In conversations at the Special Libraries Association meeting in July, Tom Wilkie heard a variety of views about the future of the learned journal
Just before the opening of the Special Libraries Association meeting in Chicago in July, the UK-based Institution of Engineering and Technology (IET) announced plans to launch the first engineering ‘megajournal’. It will be inviting submissions for its new, comprehensive, online-only, open-access (OA) journal from autumn 2012, with the publication expected to launch in 2013. As a broad-based engineering journal, it says it will accept papers on a wide range of engineering topics, rather than focusing on a single specific field.
At the SLA meeting, Daniel Smith, head of academic publishing at the IET, told Research Information: ‘We wanted to offer OA and are following the biomedical route, where this happened a decade ago. Only 5 per cent of engineering texts are currently OA, but more than 80 per cent of the 35,000 engineering researchers we surveyed said they would be happy to publish via OA if the facility were there.’ Up to now, he said, obstacles had been the paucity of existing OA journals in engineering, and the lack of financial support from funding bodies. However, he said, about 30 per cent of those who had published an OA paper in engineering had paid the fees out of their own pocket – without drawing on their funding body.
He stressed that the decision to launch the megajournal and to add OA options to the IET’s existing 26 journals stemmed from the remit of the IET to disseminate engineering information as widely as possible. Institutional repositories – so called green OA – had had a brief popularity, he said, but had thrown up problems in terms of who was responsible for (and who would pay for) the care and maintenance of the repository. ‘People sometimes forget that publishing, archiving, and so on, costs money. What is OA? it’s online publishing.’
The future of the journal was being debated elsewhere at the SLA meeting. ‘OA is driving new business models and this is an opportunity not a threat,’ according to Olaf Ernst, commercial director of the Institute of Physics Publishing (IOP). Ernst outlined moves by the IOP to ‘build the infrastructure for the article of the future’ by putting all its journals on an HTML-based platform that allows readers to zoom in and view full-sized images, rather than just thumbnails, and watch embedded video. IOP has found that this added feature is popular.
He warned that business models have been based on historical print spending but, he said, IOP wanted to move away from that. ‘If the value is in electronic, then the business model must be in electronic as well. Maybe the journal will evolve and lose importance.’
However, John Haynes, vice-president, publishing, at the American Institute of Physics stressed that, in his view: ‘There does seem to be a continued need for journals.’ He pointed out that, to be successful, a journal had to be and to be seen to be a part of the community it served. ‘Part of the value of the journal ecosystem is that the journal is part of the community. It’s hard to see how a megajournal can have these community values because they are so massive.
The distinctive feature of the IET megajournal is that it will be accept papers from any engineering discipline and, while they will go through a rigorous peer-review process, other criteria such as timeliness and relevance will not be applied. Daniel Smith of the IET sees this as an advantage, offering ‘more opportunity to publish high-quality cross-disciplinary studies. This is particularly key in engineering, where many of today’s advances are being made at the interfaces between subjects.’ Usage will be a key measure, he believes, and may lead to the identification of hot topics that might not otherwise have been picked up.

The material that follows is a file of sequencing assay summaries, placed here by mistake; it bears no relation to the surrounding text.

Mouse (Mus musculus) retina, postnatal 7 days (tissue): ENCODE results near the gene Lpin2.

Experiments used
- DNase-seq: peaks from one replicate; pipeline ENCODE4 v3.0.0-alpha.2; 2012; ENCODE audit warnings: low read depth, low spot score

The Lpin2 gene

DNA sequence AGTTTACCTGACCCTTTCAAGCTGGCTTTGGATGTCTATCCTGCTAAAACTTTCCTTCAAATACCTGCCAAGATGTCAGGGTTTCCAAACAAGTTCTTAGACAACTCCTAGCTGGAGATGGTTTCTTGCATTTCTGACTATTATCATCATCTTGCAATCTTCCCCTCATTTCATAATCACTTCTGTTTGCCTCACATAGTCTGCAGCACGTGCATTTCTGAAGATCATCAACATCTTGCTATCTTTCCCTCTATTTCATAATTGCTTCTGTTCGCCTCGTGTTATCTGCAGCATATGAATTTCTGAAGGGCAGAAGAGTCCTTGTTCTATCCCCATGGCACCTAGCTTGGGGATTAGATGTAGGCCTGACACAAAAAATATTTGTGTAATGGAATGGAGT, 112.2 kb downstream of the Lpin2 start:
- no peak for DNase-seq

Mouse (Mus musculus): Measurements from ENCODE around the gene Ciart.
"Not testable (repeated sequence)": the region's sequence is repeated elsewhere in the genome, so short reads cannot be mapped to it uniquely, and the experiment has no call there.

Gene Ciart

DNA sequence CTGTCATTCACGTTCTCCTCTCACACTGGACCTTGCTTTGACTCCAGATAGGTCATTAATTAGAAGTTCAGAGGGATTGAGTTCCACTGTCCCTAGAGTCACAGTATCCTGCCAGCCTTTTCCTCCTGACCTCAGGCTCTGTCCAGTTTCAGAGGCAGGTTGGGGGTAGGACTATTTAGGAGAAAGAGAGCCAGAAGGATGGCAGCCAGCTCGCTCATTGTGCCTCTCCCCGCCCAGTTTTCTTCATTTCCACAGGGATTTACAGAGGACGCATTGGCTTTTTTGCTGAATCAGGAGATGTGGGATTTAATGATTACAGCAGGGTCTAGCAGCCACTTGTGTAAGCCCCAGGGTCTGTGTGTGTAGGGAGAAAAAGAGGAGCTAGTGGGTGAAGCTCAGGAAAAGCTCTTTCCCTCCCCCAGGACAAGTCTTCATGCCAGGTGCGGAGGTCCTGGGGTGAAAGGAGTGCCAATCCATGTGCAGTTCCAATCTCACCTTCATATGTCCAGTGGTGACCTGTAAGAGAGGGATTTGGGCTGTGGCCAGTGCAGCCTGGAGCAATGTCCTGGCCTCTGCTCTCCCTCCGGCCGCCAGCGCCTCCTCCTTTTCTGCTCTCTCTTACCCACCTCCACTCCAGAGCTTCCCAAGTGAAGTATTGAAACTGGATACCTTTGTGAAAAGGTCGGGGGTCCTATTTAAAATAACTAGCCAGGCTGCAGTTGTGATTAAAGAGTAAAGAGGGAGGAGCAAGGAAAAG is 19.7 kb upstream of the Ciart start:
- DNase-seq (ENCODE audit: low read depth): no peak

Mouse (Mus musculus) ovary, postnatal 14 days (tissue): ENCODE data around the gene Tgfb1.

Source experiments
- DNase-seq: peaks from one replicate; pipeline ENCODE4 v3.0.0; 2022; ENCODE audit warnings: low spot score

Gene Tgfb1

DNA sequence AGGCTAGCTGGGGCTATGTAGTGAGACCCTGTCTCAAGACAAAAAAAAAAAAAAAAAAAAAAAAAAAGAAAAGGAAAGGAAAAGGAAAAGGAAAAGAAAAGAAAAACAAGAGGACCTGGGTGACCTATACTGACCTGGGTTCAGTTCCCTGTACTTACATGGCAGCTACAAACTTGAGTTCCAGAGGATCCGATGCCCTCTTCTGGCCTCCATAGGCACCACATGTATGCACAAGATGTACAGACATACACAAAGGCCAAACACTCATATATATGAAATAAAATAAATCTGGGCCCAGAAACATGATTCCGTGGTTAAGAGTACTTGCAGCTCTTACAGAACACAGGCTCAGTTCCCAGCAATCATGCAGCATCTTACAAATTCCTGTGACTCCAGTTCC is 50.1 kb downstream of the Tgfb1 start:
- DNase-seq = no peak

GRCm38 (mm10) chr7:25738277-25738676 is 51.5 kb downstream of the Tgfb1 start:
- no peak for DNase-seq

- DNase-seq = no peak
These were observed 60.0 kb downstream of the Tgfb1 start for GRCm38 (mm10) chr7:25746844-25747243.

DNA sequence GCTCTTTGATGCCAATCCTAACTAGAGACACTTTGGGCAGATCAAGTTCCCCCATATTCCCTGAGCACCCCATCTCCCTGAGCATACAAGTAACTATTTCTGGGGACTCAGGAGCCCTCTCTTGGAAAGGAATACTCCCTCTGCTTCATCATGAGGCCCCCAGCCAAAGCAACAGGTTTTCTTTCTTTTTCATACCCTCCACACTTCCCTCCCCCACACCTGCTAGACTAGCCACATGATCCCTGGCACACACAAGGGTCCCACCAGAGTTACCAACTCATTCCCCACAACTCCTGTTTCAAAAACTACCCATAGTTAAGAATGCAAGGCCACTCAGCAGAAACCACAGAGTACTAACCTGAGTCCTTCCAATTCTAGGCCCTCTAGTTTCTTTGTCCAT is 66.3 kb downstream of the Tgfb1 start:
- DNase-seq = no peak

Springer, meantime, has chosen a different route to widen access -- particularly to applied research -- with the launch, earlier this year, of its new corporate platform, Springer for R & D. At the SLA meeting, Brian Bishop, vice president of platform development said: ‘Springer’s management had decided that, to be an electronic-focused provider of research information, it had to have a greater resource internally to develop the site. It was a leap of faith to decide to create the platform, against the backdrop of the recession at the time. Our ambition is to bring applied research to the surface -- to break into the non-academic market.’ The new site therefore provides access to over 5.6 million research documents, and is optimised for corporate and medical customers in industries ranging from automotive through oil, gas and geosciences to IT and biotechnology. The articles are taken from SpringerLink, which will remain in its existing form serving the academic community.
Springer intends to offer customer-specific business models for accessing the information on Springer for R & D so that a large corporation could, for example, license different content to different departments. Alternatively, a company could open a ‘deposit account’ allowing it to access different content over time, drawing down on the account as it goes so that it does not need to predict in advance what its requirements may be.
This pricing option may be particularly attractive, for example, to an engineering consultancy company whose information needs may change depending on its own customers. The deposit account option, however, will not be available on the academic platform. Michael Aparicio, Springer’s director of corporate and healthcare sales for the Americas said: ‘Content is available now, but we are adding features all the time. We have designed the site and the corporate sales to partner with librarians so senior decision makers understand the value of the resources that they have purchased.’